Politics & Policy

English Majors sans Shakespeare

A new study shows that few top colleges require students to read the Bard.

‘There is hardly a pioneer’s hut which does not contain a few odd volumes of Shakespeare,” Alexis de Tocqueville writes in Democracy in America, recalling his travels across the country in the early 19th century and suggesting the scope of the Bard’s influence. From the log cabins of our young republic to the classrooms of contemporary China, where he is known as Shashibiya, Shakespeare has been arguably the most read writer in the English language. He is also certainly the most translated. His work has been rendered in Zulu, Mandarin, even Klingon.

Why, then, is he vanishing from the curricula of America’s colleges?

A new study by the American Council of Trustees and Alumni (ACTA) reveals, depressingly, that only four of the nation’s top colleges and universities require a Shakespeare course, even for English majors. ACTA, a non-profit based in Washington, D.C., that encourages college trustees to act on behalf of academic freedom and excellence, surveyed U.S. News and World Report’s top 25 national universities and top 25 liberal-arts colleges. Of the former, only Harvard (the lone Ivy League institution to make the cut) and the University of California–Los Angeles require English majors to study Shakespeare. Of the latter, only Wellesley College and the United States Naval Academy do.

What today’s English departments do offer is the expected cocktail of popular culture and political correctness. Princeton’s “Literature, Food, and the American Racial Diet,” for example. Or “Punk Culture: The Aesthetics and Politics of Refusal” at Cornell, or “The Politics of Hip Hop” at Emory.

Though this be madness, there is of course a method to it, to paraphrase Polonius. Part of the motivation is economic, as departments pander to their customers with courses on children’s literature, cinema, television, Harry Potter, and vampires. Another part is political, involving academia’s devaluing of Western classics and its hostility to anything white, male, or old, adjectives that supposedly mean irrelevant and ethnocentric.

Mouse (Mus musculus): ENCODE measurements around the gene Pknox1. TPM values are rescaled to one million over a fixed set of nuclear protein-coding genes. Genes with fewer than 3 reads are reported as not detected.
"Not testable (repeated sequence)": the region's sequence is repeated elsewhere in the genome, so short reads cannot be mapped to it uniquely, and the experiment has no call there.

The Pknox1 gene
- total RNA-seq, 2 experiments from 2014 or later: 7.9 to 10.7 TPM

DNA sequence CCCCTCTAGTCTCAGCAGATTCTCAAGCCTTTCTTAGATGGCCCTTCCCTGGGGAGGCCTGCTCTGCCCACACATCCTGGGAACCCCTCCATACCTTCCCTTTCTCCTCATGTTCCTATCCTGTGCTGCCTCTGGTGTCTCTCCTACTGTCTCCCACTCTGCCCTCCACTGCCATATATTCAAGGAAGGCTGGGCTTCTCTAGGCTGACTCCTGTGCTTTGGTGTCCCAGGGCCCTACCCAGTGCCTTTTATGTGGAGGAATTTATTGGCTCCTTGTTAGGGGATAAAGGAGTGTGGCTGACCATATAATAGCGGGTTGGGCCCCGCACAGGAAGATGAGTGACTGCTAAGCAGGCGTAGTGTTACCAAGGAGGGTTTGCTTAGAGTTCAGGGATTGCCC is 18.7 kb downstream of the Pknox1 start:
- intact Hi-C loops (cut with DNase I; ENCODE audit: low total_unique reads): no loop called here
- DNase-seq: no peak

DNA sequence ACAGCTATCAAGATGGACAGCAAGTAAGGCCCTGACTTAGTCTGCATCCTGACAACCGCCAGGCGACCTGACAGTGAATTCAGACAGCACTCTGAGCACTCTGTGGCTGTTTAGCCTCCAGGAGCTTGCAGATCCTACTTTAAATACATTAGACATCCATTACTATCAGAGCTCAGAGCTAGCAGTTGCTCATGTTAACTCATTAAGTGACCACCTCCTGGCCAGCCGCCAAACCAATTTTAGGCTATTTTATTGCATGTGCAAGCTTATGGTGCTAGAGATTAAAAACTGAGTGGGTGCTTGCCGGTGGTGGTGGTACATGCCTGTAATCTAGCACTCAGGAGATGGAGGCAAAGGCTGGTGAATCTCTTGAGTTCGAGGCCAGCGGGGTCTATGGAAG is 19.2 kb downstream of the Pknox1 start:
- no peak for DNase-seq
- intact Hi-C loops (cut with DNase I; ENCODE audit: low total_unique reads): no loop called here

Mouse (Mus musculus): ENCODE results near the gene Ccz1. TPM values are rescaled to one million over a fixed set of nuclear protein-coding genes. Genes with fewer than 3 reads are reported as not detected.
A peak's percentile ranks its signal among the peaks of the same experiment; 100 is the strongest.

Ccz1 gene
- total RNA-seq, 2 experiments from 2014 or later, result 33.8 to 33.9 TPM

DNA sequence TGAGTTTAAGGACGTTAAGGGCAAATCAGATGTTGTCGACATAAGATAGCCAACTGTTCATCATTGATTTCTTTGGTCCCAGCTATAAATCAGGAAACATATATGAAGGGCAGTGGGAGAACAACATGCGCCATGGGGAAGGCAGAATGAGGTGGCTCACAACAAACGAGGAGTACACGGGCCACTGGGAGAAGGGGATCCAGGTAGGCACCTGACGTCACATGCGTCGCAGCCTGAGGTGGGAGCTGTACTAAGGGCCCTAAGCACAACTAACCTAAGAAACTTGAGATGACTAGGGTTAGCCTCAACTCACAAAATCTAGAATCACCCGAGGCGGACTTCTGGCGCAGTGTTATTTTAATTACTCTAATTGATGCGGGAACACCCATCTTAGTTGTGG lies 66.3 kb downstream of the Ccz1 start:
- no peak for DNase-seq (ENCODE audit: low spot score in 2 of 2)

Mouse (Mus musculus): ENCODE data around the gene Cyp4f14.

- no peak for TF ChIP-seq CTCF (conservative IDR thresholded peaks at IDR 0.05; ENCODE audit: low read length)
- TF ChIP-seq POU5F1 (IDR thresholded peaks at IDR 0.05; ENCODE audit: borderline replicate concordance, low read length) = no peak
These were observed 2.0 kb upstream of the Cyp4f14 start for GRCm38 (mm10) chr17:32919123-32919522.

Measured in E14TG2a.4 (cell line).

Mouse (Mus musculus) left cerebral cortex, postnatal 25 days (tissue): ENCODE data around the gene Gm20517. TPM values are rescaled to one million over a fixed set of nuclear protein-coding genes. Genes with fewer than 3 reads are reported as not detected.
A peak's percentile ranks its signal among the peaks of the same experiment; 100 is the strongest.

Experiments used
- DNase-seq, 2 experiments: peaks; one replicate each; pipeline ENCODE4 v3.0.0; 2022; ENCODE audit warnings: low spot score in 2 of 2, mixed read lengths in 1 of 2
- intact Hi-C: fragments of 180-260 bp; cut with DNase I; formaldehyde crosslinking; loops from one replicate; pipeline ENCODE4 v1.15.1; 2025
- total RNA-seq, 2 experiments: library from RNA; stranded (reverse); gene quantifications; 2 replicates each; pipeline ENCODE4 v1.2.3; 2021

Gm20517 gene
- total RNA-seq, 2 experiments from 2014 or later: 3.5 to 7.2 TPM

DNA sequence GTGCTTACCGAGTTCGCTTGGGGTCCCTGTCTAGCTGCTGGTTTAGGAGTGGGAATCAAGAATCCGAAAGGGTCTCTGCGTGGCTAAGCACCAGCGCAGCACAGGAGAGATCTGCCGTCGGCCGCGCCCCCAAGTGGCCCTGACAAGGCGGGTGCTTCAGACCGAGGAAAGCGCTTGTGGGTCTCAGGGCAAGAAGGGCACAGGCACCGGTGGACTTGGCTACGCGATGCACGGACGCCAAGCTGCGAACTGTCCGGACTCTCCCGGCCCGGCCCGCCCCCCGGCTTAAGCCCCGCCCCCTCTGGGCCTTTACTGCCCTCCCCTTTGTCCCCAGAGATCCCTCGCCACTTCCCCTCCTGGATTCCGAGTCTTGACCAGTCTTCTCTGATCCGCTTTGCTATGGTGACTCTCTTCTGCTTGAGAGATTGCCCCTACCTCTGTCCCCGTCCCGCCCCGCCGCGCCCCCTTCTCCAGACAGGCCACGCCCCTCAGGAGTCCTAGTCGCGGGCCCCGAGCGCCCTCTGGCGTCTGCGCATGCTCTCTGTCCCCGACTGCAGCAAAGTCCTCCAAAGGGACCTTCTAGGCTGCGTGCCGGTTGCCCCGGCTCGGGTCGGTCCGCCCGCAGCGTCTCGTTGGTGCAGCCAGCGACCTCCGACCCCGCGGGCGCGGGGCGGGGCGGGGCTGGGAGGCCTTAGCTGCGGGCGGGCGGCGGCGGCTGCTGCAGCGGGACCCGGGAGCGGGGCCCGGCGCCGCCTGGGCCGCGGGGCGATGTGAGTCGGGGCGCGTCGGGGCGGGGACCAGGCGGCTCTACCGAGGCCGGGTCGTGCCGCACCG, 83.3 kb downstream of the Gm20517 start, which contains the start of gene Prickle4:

This is nonsense. Shakespeare’s plays and poetry, with their themes of romance, intrigue, and tragedy, touch all aspects of the human condition and transcend the age and the culture in which he wrote. For over four centuries his work has resonated with people from vastly diverse backgrounds and stations of life.

For just one illustration of this universality, consider that last year, on the occasion of the Bard’s 450th birthday, the London-based Globe to Globe project launched an effort to perform Hamlet in every country on earth. Performances have been staged or scheduled in Algeria, Tunisia, Egypt, Russia, Kenya, and Uganda, to name just a few. This gives some indication that the tragedian’s work still strikes common chords and moves the hearts of men and women regardless of race or class. Or, as the late Maya Angelou said, succinctly, “Shakespeare was a black girl.”

Many English majors will emerge from our most prestigious institutions of higher learning without ever setting their eyes on King Lear, Othello, or The Tempest. They will, however, have completed such courses as Penn’s “Gender, Sexuality, and Literature: Our Cyborgs, Our Selves.” Some consolation. Shakespeare has stood the test of time. It’s open to debate whether such modern fads as neuro-lit will have the same staying power. And pity the high-schoolers who will end up as the pupils of a generation of English teachers who never studied Shakespeare.

ACTA suggests that concerned university alumni and donors raise their voices against such curriculum oversights and, in protest, withhold their charitable giving. This is a good starting point, but perhaps we as a culture should remind ourselves that literature by authors who are “dead,“ “white,” “male,” and “Western” can certainly share space with more modern fields of study. If the academy and popular culture continue to insist on this fatuous association, many great ideas and beautiful works of art — from Michelangelo to Shakespeare to the Founding Fathers — will be closed off to rising generations of all backgrounds,.

In the fourth act of Henry VI, Part 2, Lord Saye observes that “ignorance is the curse of God; knowledge is the wing wherewith we fly to heaven.” For nearly half a millennium, Shakespeare has been such a wing. Our colleges and universities should do their part to keep it that way.


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